An hour south of Punakaiki, Greymouth is the largest centre on the West Coast, linked to Canterbury by the road through Arthur’s Pass, and the TranzAlpine railway, a Great Journeys of NZ experience that takes you across 223 kilometres of epic vistas. Traverse the Canterbury Plains and Southern Alps in style on this 5 hour journey. A tour of the Monteith’s Brewery is a popular attraction, especially as you get to try ten different brews of the good stuff. Shantytown, 8km south of Greymouth, recreates a 19th century gold mining town where visitors can pan for their own nugget of gold. The new West Coast Wilderness Trail links Greymouth to Hokitika, a 139 kilometre trip for keen cyclists. Rated Easy/Intermediate level, take the full four days to enjoy the many fascinating sights and former gold-mining towns along the way. Visit westcoastwildernesstrail.co.nz to plan your trip.

TranzAlpine train


The lower part of the West Coast is glacier country. These immense rivers of ice begin their slow journey to the sea in the shadow of New Zealand’s highest peaks. Under no circumstances should visitors attempt to get onto the glaciers without a guide; sadly injuries and deaths have occurred when this advice has been ignored.

Franz Josef Glacier Guides

Franz Josef Glacier Guides take small groups on Heli-hiking trips, offering the choice of visiting two different areas of the glacier. It’s 12km long and features ice pinnacles as high as multi-story buildings, deep crevasses and stunning, pristine blue ice. Experienced guides offer the chance to learn the workings of the glacier and take you to see remarkable ice formations, crevices and ice caves. All tours conclude with the opportunity to soak in the thermal waters of the Glacier Hot Pools - a pleasantly warm contrast to the icy surroundings! Spas, massage, and private pools are available.

Glacier Hot Pools

Or for a unique perspective on the glaciers and mountains and a thrill that will get your heart pumping, go skydiving with Skydive Franz, based in Franz Josef Glacier village. Also in the Franz Josef village is the West Coast Wild Life Centre, home to New Zealand’s rarest breed of kiwi, the rowi. Only 500 remain in the wild, so the centre’s hatching program is an important part of their continued existence. The centre is open from 8am each day for tours to meet cute kiwi and also ancient ‘tiny dinosaurs’, the tuatara. Some 23kms further south, the NZ family owned Fox Glacier Guiding operate on the larger of the two West Coast Glaciers, offering popular small group Heli Hikes, tailor-made Ice Climbing, the stunning Chancellor Dome alpine trekking (with optional overnight stay if you want to experience the magic of the mountains at night) or for those not wanting to go on the ice, an informative terminal face walk. Their brand new experience, the Extreme Fox: Heli-Hike couples a scenic flight with forging your own unique trail through the dramatic terrain of Fox Glacier's steep upper icefall. It’s a full day adventure you won’t forget. Fox Glacier is also home to the gorgeous Lake Matheson (Fox Glacier’s kettle lake) which is world renowned for its reflections of NZ’s two highest peaks, Mt Cook (Aoraki) and Mt Tasman. The Helicopter Line operates from both Franz Josef Glacier and Fox Glacier townships, with multiple flight options available from each location. Flight package options range from an affordable $175 for 20 minutes in the air, to $650 for a leisurely tour of the glaciers from above, so whatever your budget you’re able to experience the best view around.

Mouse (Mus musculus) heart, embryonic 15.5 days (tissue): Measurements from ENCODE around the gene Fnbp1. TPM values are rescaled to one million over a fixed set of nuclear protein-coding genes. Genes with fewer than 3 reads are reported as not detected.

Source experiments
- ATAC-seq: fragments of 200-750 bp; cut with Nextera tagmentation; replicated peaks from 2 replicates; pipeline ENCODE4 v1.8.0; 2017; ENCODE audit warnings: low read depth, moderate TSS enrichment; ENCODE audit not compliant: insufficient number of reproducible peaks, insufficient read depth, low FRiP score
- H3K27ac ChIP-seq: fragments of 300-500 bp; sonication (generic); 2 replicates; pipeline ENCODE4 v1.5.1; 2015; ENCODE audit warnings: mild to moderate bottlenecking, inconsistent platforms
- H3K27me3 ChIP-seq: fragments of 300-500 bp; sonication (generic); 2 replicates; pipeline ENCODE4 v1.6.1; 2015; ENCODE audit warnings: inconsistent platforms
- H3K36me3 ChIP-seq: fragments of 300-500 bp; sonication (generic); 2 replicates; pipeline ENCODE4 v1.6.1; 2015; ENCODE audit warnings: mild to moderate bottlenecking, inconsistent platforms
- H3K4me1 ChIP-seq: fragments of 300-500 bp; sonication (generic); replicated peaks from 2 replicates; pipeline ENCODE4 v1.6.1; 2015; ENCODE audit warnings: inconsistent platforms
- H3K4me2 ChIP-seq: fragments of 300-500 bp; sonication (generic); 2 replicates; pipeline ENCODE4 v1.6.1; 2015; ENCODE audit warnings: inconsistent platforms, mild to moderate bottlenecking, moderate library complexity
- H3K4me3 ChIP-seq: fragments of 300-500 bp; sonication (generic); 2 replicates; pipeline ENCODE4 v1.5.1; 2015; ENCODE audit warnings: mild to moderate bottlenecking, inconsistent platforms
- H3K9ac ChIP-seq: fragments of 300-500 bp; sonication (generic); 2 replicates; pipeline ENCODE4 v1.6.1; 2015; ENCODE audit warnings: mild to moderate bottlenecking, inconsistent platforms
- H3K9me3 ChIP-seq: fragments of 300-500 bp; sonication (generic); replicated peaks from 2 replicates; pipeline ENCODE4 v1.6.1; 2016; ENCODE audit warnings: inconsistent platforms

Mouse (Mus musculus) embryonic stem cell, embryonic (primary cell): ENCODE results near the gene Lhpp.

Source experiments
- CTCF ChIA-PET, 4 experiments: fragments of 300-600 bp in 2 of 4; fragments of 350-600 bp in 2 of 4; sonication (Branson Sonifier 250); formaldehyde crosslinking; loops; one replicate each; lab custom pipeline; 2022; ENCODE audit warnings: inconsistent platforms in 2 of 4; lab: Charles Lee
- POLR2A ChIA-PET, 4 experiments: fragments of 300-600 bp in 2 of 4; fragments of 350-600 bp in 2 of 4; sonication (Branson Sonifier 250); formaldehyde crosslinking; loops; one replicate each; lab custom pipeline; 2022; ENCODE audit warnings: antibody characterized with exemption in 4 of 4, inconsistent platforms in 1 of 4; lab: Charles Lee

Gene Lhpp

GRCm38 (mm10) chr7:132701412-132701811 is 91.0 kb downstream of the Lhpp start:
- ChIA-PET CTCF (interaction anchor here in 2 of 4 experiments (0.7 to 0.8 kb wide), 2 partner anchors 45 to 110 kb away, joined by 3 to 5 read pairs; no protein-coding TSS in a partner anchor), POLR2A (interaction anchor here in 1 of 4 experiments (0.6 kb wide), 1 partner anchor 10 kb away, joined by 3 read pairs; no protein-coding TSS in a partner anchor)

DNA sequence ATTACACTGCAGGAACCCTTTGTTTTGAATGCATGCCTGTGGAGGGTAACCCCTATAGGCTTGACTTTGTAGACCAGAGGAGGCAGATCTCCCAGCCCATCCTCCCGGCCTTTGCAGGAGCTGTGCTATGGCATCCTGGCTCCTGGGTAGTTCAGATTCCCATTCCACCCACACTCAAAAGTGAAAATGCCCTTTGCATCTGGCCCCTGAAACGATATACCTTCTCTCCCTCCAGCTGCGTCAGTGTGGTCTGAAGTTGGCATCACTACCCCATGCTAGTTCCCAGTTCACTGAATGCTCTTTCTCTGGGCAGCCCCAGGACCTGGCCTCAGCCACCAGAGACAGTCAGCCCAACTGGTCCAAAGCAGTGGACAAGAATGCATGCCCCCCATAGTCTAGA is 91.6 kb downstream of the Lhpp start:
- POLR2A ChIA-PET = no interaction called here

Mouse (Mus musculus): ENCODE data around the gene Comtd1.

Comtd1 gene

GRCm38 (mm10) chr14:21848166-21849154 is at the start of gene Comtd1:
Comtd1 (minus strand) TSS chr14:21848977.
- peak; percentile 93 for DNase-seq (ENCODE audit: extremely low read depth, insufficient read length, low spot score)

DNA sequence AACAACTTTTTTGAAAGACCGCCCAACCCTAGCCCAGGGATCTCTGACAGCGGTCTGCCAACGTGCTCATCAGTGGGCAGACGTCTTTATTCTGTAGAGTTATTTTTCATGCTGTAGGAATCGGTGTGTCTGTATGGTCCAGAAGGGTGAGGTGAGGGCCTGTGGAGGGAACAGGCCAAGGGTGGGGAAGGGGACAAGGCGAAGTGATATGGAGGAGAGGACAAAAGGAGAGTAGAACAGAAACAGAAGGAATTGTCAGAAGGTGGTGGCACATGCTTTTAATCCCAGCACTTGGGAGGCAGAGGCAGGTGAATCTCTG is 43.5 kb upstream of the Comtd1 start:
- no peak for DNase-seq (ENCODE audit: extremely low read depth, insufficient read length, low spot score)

Fox Glacier Guiding

And because you’re on the West Coast, after a hard day spent exploring glaciers, taking in spectacular coastal and mountain views or enjoying a rainforest walk, you’ll be able to settle in to one of the Coast’s many friendly pubs. Get yourself a pint – Monteith’s of course – and a hearty home cooked meal and meet some of the characters that call the Coast home. Their tales are as fascinating as the mightiest glacier, and just as long in the making.

Lake Matheson

Header image: Punakaiki Pancake Rocks